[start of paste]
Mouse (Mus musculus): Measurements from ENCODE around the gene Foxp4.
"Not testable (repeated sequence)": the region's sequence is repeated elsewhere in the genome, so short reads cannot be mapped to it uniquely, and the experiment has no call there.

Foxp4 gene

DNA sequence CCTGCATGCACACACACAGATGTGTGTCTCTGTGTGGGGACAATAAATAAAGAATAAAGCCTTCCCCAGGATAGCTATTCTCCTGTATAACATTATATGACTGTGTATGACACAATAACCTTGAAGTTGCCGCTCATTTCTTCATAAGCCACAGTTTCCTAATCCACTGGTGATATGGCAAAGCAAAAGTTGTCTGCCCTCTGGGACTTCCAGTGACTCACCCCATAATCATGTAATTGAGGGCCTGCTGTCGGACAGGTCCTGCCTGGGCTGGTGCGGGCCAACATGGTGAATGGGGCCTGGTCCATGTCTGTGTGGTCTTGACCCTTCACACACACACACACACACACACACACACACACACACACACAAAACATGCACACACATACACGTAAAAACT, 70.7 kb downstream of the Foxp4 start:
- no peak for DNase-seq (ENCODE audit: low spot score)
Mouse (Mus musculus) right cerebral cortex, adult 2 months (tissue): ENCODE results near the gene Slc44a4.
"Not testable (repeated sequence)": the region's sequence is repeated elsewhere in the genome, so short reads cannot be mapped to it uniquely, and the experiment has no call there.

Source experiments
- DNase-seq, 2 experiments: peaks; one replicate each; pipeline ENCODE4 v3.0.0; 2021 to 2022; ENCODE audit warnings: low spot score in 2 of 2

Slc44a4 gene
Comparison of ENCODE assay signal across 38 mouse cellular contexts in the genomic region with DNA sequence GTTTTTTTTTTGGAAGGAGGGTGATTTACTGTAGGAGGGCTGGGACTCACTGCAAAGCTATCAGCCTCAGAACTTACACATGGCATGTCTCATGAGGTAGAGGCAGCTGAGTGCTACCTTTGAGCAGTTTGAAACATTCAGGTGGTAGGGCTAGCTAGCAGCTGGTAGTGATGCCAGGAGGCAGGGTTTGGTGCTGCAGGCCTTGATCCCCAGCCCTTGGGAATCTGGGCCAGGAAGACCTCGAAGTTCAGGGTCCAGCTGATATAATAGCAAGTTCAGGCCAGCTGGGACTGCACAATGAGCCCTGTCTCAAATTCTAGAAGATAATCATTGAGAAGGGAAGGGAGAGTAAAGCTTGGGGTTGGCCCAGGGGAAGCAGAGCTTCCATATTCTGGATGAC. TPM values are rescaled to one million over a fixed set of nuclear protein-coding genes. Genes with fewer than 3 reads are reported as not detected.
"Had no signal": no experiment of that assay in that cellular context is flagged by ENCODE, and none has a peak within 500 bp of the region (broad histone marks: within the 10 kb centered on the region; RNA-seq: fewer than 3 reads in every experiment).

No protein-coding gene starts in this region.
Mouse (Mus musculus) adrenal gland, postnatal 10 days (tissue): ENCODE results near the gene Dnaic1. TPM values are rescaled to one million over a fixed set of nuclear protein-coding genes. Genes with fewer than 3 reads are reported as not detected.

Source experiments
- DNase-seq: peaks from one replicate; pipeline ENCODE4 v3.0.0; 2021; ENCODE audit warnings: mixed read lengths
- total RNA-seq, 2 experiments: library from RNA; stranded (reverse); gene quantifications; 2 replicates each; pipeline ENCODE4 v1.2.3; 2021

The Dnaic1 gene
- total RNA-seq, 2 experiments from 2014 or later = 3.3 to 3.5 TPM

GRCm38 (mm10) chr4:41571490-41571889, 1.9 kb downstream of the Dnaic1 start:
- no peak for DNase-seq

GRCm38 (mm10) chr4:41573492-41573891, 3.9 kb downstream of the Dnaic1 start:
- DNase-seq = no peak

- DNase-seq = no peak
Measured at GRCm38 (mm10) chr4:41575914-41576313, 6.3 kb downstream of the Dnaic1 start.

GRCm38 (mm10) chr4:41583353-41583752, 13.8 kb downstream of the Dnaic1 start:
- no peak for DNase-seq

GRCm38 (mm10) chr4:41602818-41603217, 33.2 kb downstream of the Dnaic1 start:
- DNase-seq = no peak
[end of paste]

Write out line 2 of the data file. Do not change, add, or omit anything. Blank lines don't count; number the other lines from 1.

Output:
"Not testable (repeated sequence)": the region's sequence is repeated elsewhere in the genome, so short reads cannot be mapped to it uniquely, and the experiment has no call there.